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    The detection and localization of leaks in water distribution networks (WDNs) is one of the major concerns of water utilities, due to the necessity of an efficient operation that satisfies the worldwide growing demand for water. There exists a wide range of methods, from equipment-based techniques that rely only on hardware devices to software-based methods that exploit models and algorithms as well. Model-based approaches provide an effective performance but rely on the availability of an hydraulic model of the WDN, while data-driven techniques only require measurements from the network operation but may produce less accurate results. This paper proposes two methodologies: a model-based approach that uses the hydraulic model of the network, as well as pressure and demand information; and a fully data-driven method based on graph interpolation and a new candidate selection criteria. Their complementary application was successfully applied to the Battle of the Leakage Detection and Isolation Methods (BattLeDIM) 2020 challenge, and the achieved results are presented in this paper to demonstrate the suitability of the methods.Peer ReviewedPostprint (author's final draft

    Model-free sensor placement for water distribution networks using genetic algorithms and clustering

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    This paper presents a model-free methodology for the placement of pressure sensors in water distribution networks (WDNs) with the aim of performing leak detection/localization tasks. The approach is based on a custom genetic algorithm (GA) optimization scheme, which considers a population whose individuals are binary vectors encoding the network nodes with/without sensors. The optimization process pursues the minimization of a distance-based metric, computed considering the pipe distance from the possible sensors to the complete set of nodes of the network, hence removing the necessity of a hydraulic model of the WDN. The methodology is completed by means of an iterative clustering technique that seeks the enhancement of incoming individuals. The proposed methodology is tested over a well-known case study, L-TOWN from the BattLeDIM2020 challenge, in order to assess its performance.Peer ReviewedPostprint (published version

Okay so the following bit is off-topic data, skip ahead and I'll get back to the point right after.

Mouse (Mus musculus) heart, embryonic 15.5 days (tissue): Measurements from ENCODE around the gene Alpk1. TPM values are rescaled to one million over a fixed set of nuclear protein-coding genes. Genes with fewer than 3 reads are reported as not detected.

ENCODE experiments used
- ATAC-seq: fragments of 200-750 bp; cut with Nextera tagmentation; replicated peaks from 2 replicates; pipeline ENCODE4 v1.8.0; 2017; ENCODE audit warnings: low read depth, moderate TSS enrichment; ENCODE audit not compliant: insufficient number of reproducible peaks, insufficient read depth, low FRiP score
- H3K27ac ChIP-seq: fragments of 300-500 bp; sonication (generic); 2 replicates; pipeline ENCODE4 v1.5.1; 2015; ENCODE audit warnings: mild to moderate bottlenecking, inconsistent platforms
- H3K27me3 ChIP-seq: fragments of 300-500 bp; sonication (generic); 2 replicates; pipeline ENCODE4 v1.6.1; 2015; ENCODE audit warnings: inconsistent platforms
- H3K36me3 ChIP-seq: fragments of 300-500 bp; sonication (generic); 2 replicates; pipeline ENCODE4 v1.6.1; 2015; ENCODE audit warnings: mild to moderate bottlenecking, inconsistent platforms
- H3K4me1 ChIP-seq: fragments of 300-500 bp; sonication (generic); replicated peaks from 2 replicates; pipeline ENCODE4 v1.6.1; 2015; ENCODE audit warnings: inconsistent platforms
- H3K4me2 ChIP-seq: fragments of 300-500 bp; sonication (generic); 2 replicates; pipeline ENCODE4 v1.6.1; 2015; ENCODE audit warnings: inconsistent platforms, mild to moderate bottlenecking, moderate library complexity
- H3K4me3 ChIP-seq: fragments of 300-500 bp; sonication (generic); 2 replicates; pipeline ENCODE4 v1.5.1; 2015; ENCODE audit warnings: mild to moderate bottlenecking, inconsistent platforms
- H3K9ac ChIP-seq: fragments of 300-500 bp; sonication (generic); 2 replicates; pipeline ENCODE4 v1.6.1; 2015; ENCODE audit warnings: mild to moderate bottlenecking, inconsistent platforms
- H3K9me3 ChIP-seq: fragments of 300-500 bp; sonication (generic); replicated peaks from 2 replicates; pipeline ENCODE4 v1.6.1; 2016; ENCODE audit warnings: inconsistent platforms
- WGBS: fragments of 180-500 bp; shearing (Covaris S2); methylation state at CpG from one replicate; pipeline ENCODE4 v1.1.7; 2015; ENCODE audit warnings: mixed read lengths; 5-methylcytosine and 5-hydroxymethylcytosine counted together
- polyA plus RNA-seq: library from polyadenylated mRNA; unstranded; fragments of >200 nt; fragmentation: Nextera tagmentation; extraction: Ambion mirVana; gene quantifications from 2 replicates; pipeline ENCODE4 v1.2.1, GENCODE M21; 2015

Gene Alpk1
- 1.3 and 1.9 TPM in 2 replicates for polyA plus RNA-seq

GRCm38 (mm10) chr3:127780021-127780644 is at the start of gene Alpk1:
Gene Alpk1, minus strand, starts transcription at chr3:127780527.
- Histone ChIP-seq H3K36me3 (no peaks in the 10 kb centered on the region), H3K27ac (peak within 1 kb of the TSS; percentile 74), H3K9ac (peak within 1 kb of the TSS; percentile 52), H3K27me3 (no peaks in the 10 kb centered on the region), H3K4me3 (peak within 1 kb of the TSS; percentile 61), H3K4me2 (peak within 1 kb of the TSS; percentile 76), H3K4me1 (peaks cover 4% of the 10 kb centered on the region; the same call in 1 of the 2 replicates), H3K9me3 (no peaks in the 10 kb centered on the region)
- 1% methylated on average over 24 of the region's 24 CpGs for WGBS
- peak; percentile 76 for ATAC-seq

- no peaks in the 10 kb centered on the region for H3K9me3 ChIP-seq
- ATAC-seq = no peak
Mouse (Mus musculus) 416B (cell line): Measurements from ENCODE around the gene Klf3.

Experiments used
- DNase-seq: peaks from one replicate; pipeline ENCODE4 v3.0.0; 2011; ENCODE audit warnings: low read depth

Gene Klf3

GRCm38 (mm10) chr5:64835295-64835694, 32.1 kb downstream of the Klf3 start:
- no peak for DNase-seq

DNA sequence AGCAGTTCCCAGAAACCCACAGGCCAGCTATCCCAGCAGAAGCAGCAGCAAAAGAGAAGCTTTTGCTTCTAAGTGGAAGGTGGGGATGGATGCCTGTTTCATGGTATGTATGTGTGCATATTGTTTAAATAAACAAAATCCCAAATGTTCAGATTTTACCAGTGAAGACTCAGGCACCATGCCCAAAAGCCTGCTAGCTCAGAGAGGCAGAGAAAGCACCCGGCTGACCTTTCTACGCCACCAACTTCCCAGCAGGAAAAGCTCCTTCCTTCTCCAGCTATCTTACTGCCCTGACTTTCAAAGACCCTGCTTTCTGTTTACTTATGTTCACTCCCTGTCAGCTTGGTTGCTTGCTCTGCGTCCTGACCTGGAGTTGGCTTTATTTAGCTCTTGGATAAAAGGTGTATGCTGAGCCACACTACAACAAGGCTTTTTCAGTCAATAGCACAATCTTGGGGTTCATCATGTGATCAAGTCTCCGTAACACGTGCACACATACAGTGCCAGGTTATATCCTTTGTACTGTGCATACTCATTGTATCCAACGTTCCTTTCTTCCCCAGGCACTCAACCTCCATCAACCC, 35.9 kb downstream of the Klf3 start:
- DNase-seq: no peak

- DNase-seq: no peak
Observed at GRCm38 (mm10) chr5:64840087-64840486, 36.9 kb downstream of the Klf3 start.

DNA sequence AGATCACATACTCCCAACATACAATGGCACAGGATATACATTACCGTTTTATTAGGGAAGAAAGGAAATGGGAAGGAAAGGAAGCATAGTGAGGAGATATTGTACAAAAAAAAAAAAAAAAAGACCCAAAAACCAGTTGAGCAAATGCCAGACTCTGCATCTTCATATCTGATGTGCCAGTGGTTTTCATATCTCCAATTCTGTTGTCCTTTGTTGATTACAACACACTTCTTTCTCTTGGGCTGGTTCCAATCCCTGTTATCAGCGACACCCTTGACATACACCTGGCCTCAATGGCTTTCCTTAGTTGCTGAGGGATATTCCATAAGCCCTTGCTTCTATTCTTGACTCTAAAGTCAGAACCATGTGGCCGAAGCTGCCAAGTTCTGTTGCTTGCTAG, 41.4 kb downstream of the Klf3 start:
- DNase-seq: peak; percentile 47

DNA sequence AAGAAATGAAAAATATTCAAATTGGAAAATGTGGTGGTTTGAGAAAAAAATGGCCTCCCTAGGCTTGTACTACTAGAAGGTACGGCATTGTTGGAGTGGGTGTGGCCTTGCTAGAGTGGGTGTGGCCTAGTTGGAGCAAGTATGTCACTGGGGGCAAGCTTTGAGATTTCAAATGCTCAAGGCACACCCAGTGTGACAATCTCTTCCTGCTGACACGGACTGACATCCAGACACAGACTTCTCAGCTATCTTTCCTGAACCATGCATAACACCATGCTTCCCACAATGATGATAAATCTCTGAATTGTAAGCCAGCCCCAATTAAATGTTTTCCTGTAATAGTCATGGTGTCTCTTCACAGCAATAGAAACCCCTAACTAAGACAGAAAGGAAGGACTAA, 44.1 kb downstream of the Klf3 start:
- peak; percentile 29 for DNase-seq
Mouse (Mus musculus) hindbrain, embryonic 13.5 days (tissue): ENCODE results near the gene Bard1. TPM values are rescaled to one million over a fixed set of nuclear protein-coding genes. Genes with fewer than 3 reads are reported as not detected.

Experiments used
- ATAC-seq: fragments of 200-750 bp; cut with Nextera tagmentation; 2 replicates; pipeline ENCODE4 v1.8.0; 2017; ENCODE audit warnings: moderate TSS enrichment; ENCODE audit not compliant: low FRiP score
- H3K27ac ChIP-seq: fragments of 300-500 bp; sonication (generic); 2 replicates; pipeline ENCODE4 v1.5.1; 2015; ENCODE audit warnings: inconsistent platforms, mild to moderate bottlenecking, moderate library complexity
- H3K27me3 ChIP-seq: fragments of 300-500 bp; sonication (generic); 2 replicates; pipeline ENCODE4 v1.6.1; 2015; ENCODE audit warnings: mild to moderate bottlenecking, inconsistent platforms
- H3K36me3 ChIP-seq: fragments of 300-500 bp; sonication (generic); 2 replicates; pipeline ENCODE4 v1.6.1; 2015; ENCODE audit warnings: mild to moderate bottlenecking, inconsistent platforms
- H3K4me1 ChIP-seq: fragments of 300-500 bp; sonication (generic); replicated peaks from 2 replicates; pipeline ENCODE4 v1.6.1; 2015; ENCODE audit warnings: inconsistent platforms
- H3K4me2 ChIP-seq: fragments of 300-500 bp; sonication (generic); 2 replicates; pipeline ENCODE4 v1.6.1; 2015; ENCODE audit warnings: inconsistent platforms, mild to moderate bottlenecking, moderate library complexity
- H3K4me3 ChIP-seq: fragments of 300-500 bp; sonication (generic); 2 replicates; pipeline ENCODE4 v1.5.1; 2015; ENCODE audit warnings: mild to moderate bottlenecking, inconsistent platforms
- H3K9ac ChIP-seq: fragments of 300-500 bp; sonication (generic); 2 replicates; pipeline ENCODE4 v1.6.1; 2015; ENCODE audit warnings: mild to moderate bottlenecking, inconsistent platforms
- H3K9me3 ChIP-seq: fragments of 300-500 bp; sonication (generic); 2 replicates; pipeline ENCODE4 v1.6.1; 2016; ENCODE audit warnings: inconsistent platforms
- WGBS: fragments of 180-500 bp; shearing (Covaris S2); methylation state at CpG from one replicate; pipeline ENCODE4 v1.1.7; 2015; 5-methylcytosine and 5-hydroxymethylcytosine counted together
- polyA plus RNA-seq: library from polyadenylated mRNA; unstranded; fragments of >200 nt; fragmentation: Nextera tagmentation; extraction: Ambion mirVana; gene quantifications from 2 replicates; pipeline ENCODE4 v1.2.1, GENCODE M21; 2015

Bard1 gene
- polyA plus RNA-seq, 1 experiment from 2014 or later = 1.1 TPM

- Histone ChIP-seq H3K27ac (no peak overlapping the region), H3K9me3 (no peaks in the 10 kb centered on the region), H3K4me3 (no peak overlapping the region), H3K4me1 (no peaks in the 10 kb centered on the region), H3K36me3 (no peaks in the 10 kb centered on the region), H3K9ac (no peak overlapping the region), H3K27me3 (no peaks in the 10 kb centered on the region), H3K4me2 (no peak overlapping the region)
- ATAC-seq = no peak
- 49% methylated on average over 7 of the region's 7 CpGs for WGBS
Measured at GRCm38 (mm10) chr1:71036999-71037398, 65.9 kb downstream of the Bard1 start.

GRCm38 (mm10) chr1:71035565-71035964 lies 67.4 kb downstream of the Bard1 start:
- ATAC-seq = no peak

Leak detection in drinking water network using pressure-based classifier

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    Water leakage in drinking water networks (DWN) is the main reason for water loss in water networks. Considering the worldwide problem of water scarcity added to the challenges that a growing population brings, minimizing the water losses through detection of water leakages in DWN using efficient techniques is an urgent humanitarian need. This paper proposes a new data-driven leak detection method of defining classifiers based on limit pressure measurements in DWNs. This can get rid of complexities and application constraints of the model-based approach. The end result is an average 60% detection accuracy with limited data requirements. The proposed approach is applied to Hanoi DWN.Peer ReviewedPostprint (author's final draft

    A SWMM model for the Astlingen benchmark network

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    Real-time control of urban drainage systems is getting increasing attention due to its potential to reduce urban flooding and pollution to the receiving waters. Considering confidentiality requirements from the water companies, it is not easy for researchers or interested engineers to share models and data of real life urban drainage systems. However, it is very practical to use a benchmark to test and compare different methodologies. This paper contributes: (1) A hydrodynamic SWMM model of the Astlingen benchmark network, developed by working group ‘Integral RTC’ of the German Water Association, which enables a more widespread usage of the network due to SWMM being free and open source; (2) Applications of base case and equal-filling-degree rule-based control concepts to confirm usability of the SWMM model; (3) Preliminary result of model predictive control using this SWMM model.Peer ReviewedPostprint (published version